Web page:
Proposed Kentucky Legislation Would Help Lighten Financial Strain From Animal Control In Abuse Cases

Animal cruelty and neglect cases are often fraught with legal and logistical challenges for the law enforcement or animal control officers handling them – not the least of which is what to do with animals that must be seized. A 2016 case of large-scale equine neglect in Mercer County, Ky., highlighted many of those challenges as dozens of horses had to be kept in place and fed by volunteers with donated hay while authorities investigated and worked to determine their ownership. One of the challenges in that case was finding someplace for the horses to go once volunteers received clearance to move them.

That case received plenty of publicity and horses were dispersed to rightful owners or to rescue facilities quickly, but in many lesser-known cases in more outlying areas, animal control officers don’t have many resources to care for seized animals. Animals seized in the course of a cruelty investigation cannot be adopted out or sold until the case is closed or unless the owner gives consent, sticking already-strapped local law enforcement with months’ worth of bills. When horses are involved, a seizure can be even more expensive than a case limited to dogs or cats.

Kentucky State Rep. Cherylynn Stevenson (D-District 88) is hoping new legislation could make that burden lighter. HB100 could make the owner of an animal seized during the course of a cruelty investigation responsible for the cost of the animal’s care during the course of the criminal case or until the animal is relinquished.

The bill was born from a discussion Stevenson had with an animal control officer in her home district of Lexington, but improving Kentucky’s animal care laws has been on her radar for some time.

“As I was campaigning and going door to door canvassing, we realized that nine out of ten houses in my district had an animal, so we started carrying cat treats and dog treats with us,” said Stevenson. “We realized that it was a really great bridge for the political divide. A lot of people care about animals and want to see [animal welfare] improve here in our state.”

For many years the Animal Legal Defense Fund placed Kentucky last on its rankings of states based on the strength of their animal welfare laws. Stevenson said that ranking may improve slightly after the state amended a law last year that had previously prohibited veterinarians from reporting suspected animal cruelty.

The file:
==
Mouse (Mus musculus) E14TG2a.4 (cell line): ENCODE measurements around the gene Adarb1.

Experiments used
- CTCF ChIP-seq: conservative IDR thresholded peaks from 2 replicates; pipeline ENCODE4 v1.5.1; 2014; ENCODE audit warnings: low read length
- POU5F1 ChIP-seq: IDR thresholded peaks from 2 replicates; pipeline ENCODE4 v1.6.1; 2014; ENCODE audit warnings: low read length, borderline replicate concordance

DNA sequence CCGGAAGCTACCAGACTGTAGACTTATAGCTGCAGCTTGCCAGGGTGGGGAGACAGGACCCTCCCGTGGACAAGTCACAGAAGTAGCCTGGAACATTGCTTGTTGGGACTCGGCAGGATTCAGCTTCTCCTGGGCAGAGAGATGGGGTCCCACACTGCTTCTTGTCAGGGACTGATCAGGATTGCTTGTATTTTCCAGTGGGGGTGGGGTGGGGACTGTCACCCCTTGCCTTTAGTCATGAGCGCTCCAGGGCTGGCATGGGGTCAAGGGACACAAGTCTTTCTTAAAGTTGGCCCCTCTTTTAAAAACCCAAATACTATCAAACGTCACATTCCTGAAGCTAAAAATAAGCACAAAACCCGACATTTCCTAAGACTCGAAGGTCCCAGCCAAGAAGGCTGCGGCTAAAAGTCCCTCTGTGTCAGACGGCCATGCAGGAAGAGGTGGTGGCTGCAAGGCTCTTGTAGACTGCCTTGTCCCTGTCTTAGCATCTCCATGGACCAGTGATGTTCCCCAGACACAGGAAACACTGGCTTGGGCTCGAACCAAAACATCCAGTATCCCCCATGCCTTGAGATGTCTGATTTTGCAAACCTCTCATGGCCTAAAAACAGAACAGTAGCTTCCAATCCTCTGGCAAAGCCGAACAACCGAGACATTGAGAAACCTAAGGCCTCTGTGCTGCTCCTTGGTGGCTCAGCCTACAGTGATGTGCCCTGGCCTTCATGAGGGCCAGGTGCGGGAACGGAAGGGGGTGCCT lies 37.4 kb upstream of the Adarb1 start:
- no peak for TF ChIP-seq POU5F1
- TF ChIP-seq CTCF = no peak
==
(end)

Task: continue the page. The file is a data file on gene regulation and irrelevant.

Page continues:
The cost of seized animals is no small consideration – Stevenson recalled one seizure of over 100 cats where board bills for the animals topped $80,000. Many local authorities don’t have facilities to house horses at all and are reliant on non-profits to find a stall or pasture space. Then they’re faced with the fact that horses are even more expensive to feed and maintain.

“I think we’ll see a greater number of animals be saved if this goes through, because there will be a recourse then for all the upkeep, any vet care,” she said. “Ultimately if shelters aren’t doing this and taxpayers aren’t paying for it, that’s a win for everybody.”

Legislation on other types of animal welfare topics has sometimes faced an uphill battle in Kentucky, where agriculture is prevalent and many residents have strong feelings about private property rights. Stevenson admitted this bill could face some opposition from those factions, as well as from defense attorneys who might bristle at the idea their clients could face financial judgments in addition to fines or other sanctions. It’s not uncommon for attorneys or clients to prolong cases a part of their legal strategy, which would result in a higher care bill for the animal’s owner under the proposed legislation. Sometimes, Stevenson said, animals are returned to their owner prior to the end of a case because the county can no longer afford to care for them.

The bill does have bipartisan support however, and the Kentucky Equine Education Project (KEEP) has placed its support behind the language.

“I think getting that equine stamp of approval is very helpful,” she said. “I think there’s going to always be some folks out there who look at that property rights issue and they’re not going to budge. And that’s ok – not everyone has to agree all the time … we’re trying to be as transparent as we can and have conversations with folks before it comes up before committee.”

Stevenson expects the bill to come before committee on Feb. 17.

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